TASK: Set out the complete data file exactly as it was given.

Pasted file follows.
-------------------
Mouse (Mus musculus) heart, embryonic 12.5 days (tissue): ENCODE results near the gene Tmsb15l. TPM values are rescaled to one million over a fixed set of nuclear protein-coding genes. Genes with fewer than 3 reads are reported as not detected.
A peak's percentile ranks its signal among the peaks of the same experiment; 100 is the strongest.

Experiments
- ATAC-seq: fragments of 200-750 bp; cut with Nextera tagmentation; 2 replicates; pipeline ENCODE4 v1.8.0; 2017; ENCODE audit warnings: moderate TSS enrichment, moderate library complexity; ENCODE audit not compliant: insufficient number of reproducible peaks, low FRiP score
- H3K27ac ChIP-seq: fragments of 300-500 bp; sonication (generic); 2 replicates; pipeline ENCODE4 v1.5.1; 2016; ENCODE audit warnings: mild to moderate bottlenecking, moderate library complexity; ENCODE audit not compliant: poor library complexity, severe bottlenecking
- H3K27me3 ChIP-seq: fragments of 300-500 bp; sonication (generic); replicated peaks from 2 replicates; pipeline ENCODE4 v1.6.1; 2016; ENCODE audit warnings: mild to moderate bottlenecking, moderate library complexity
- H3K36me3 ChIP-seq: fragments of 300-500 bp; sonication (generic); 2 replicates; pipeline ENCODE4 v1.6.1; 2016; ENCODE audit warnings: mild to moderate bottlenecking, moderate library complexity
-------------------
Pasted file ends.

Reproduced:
Mouse (Mus musculus) heart, embryonic 12.5 days (tissue): ENCODE results near the gene Tmsb15l. TPM values are rescaled to one million over a fixed set of nuclear protein-coding genes. Genes with fewer than 3 reads are reported as not detected.
A peak's percentile ranks its signal among the peaks of the same experiment; 100 is the strongest.

Experiments
- ATAC-seq: fragments of 200-750 bp; cut with Nextera tagmentation; 2 replicates; pipeline ENCODE4 v1.8.0; 2017; ENCODE audit warnings: moderate TSS enrichment, moderate library complexity; ENCODE audit not compliant: insufficient number of reproducible peaks, low FRiP score
- H3K27ac ChIP-seq: fragments of 300-500 bp; sonication (generic); 2 replicates; pipeline ENCODE4 v1.5.1; 2016; ENCODE audit warnings: mild to moderate bottlenecking, moderate library complexity; ENCODE audit not compliant: poor library complexity, severe bottlenecking
- H3K27me3 ChIP-seq: fragments of 300-500 bp; sonication (generic); replicated peaks from 2 replicates; pipeline ENCODE4 v1.6.1; 2016; ENCODE audit warnings: mild to moderate bottlenecking, moderate library complexity
- H3K36me3 ChIP-seq: fragments of 300-500 bp; sonication (generic); 2 replicates; pipeline ENCODE4 v1.6.1; 2016; ENCODE audit warnings: mild to moderate bottlenecking, moderate library complexity